7. Beneficial Legislation:

Ambiguity in legislation should be granting rather than denying the benefit. In interpreting a beneficial legislation enacted to give effect to directive principles of the state policy which is otherwise constitutionally valid, the considerations of the court cannot be divorced from those objectives.[19] A student’s right to education is circumscribed by the limits of the economic capacity of the State and its developments. The Right to Education is implicit in the right to life and personal liberty guaranteed by Art. 21 must be construed in the light of the directive principles in Part IV of the Constitution.[20] Inclusion of Education in Service shall be one step closer towards achieving the Directive Principles of State Policy.                                                                                                       

8. Rule of Ejusdem Generis:

The ejusdem generis rule strives to reconcile the incompatibility between specific and general words.

This doctrine applies when-

  1. The statute contains an enumeration of specific words
  2. The subject of enumeration constitutes a class or category    
  3. That class or category is not exhausted by the enumeration   
  4. The general term follows the enumeration 
  5. There is no indication of a different legislative intent.[21]                                                                                                                                                                                                                                                                                             

The rule is that where specific words have common characteristics and any general words that follow should be construed as referring generally to that class. Education is similar class or category of subject contained in the statute which provides Service for consideration and to protect the interest of Students as consumer the doctrine of Ejusdem Generis should be applicable for inclusion of Education as Service under the Act.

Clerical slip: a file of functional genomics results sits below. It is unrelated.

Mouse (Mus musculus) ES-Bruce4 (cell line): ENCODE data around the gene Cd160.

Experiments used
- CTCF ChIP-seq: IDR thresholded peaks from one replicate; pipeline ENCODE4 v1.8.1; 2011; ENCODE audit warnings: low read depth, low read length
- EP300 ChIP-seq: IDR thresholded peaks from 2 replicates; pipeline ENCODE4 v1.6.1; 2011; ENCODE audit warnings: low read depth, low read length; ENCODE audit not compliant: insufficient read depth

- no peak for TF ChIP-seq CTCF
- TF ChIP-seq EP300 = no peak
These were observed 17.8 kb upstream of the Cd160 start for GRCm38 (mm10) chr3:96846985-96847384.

• Maharshi Dayanand University v Surjeet Kaur[22]

A student had enrolled in two courses simultaneously, one full-time course and one correspondence course. The University discovered that such enrolment being contravention of the rules directed her to enroll only in one course. However, student participated in the both exam and passed in it. However, university refused to confer the degree on student being in contravention of the University rules.

The Supreme Court held that, Statutory laws of the university and consumer protection law both are enacted in order to make the functional activity of the university effective and at the same time to protect the right and interest of the student safe so these two laws should reinforce each other to protect the interest of both student and university.

University has the statutory power to enact laws, make ordinances in respect of functioning of the university. If any action taken by the student in contravention to the existing rules and regulation of the university enforced at the time of the action then the student is liable to face the consequences as per the existing rules. Therefore in these circumstances, the student cannot claim relief available in the Act 1986 as a consumer of service.

  • Anand Institute of International Studies v Sanni Jaggi & Others[23]:

The students were aggrieved by an institution due to lack of basic educational facilities and false advertisement misguiding them to undertake admission in such institution. It was further found that the institution also lacked required affiliations and was continuing operations without getting the same.